Stirling, Sir James Frazer

Stirling, Sir James Frazer,

1924–92, British architect, b. Glasgow, grad. Univ. of Liverpool school of architecture (1950). Settling in London, Stirling worked in partnership (1956–63) with James Gowan, and became known for straightforward and functional modernist public buildings influenced by early 20th-century modernism and executed mainly in brick, rough-finished concrete, and glass, e.g., Ham Common flats, London (1958), and the Univ. of Leicester engineering building (1963), his early masterpiece. After Stirling formed (1971) a partnership with Michael Wilford, he made a transition to architectural postmodernismpostmodernism,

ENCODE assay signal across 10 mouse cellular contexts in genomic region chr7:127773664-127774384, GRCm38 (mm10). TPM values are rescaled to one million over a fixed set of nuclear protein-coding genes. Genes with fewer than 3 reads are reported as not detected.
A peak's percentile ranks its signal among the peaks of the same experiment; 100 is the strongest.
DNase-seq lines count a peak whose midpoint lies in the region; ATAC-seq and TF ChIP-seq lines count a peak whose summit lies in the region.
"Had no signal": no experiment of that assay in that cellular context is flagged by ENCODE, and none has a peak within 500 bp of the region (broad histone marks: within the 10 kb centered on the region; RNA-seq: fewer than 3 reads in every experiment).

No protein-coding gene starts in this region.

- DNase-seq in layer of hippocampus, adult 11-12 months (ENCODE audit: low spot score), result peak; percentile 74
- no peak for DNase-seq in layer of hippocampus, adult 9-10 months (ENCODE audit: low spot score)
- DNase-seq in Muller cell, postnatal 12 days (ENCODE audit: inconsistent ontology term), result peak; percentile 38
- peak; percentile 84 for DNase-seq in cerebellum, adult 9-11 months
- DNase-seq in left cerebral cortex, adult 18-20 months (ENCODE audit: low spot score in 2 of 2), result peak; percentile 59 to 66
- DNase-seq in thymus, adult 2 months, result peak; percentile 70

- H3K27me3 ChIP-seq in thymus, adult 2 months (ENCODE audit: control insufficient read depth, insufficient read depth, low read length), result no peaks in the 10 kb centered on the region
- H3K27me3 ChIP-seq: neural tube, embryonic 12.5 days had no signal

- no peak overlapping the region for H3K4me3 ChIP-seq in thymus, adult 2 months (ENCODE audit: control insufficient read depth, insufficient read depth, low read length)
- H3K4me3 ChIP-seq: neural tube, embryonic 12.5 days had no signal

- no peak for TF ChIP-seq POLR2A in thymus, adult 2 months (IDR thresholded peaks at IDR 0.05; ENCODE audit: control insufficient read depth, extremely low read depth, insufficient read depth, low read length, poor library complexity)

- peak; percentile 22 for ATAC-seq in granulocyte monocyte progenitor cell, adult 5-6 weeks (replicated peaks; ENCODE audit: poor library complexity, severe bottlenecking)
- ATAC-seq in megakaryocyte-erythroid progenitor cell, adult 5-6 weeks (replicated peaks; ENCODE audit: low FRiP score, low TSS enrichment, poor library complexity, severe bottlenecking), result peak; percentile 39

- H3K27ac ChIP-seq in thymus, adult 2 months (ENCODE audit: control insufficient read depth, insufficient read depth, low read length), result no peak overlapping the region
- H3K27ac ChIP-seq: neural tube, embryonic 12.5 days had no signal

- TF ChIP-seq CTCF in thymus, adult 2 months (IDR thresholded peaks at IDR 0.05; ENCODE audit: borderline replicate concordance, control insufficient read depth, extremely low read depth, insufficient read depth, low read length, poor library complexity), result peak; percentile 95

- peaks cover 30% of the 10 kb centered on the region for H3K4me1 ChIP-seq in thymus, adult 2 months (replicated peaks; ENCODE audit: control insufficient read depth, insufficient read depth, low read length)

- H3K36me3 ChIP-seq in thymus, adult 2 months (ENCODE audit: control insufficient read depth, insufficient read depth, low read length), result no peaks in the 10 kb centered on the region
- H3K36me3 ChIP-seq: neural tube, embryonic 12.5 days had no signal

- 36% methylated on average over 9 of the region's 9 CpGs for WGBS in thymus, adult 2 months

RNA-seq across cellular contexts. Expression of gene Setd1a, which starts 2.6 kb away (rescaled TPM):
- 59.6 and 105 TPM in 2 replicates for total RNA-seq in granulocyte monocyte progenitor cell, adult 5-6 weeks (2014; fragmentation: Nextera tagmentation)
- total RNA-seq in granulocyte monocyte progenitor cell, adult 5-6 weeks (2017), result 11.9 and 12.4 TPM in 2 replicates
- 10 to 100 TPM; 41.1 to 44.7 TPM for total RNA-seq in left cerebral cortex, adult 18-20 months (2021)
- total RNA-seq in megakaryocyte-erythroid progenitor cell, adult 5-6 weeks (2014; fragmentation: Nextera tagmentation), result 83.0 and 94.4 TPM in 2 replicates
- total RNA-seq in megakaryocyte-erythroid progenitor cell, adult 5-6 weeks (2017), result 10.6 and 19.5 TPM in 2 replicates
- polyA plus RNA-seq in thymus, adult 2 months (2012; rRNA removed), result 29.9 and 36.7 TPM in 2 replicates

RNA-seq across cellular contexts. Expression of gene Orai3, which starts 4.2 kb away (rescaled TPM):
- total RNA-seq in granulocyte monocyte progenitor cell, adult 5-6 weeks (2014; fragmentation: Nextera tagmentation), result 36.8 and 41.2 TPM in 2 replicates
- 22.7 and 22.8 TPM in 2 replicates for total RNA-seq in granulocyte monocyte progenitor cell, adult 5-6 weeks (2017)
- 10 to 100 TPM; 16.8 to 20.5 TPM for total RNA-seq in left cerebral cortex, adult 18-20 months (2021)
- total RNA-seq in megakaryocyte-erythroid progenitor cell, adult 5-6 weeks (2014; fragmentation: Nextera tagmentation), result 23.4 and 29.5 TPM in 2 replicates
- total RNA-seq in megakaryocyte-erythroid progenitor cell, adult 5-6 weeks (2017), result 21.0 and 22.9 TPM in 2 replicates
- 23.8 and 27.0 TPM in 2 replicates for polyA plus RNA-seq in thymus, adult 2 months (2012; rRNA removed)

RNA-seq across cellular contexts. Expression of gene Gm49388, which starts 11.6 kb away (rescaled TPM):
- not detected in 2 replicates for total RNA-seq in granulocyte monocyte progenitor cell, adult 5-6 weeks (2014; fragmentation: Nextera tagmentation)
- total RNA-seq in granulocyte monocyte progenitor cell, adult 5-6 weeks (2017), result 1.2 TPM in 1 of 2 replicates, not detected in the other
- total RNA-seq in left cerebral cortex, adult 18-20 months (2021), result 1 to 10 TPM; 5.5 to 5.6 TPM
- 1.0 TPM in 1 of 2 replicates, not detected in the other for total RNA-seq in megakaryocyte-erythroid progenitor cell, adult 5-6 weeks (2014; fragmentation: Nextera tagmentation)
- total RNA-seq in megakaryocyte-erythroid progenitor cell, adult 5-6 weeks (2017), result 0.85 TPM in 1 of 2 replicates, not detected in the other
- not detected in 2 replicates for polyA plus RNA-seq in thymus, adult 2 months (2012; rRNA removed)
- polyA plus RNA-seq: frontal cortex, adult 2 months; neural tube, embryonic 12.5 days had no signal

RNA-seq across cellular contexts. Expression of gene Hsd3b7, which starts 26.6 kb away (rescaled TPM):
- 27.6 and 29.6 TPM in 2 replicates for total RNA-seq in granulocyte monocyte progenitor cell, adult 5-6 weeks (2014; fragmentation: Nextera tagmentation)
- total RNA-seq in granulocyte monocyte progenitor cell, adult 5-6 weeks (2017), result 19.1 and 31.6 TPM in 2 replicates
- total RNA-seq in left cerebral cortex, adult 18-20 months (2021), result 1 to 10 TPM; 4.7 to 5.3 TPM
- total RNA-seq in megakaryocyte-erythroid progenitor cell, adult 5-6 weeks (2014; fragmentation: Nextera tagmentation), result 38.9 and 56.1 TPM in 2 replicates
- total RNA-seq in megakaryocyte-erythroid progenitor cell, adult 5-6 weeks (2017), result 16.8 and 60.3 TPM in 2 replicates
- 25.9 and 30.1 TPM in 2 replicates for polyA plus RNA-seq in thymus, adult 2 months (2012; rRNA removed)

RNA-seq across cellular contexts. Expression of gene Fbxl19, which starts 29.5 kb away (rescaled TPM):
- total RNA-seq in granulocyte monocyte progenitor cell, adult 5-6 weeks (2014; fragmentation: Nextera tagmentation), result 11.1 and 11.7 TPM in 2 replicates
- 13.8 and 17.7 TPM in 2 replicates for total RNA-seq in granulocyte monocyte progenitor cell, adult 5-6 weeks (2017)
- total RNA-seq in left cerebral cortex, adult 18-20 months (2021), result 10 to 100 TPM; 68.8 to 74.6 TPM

term used to designate a multitude of trends—in the arts, philosophy, religion, technology, and many other areas—that come after and deviate from the many 20th-cent. movements that constituted modernism.
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 and became one of its most notable practitioners. Stressing a humanistic approach, he designed buildings at once classical and experimental, geometrically abstract structures in a variety of shapes and a wide range of colors. Among these works are the Stuttgart Art Gallery, Germany (1984), buildings for Harvard's Fogg (1984) and Sackler (1985) museums, the Social Science Research Center Berlin, Germany (1987), the Clore Gallery, Tate Gallery, London (1987), and Temasek Polytechnic, Singapore (1996). The winner of the 1981 Pritzker Prize, Stirling was knighted in 1992.


See R. Maxwell, ed., James Stirling: Writings on Architecture (1998) and N. Crinson, ed., James Stirling: Early Unpublished Writings on Architecture (2009); biography by M. Girouard (1998); studies by P. Arnel and T. Bickford, ed. (1984), D. Sudjic (1986), M. Wilford, ed. (1998), and A. Berman, ed. (2010).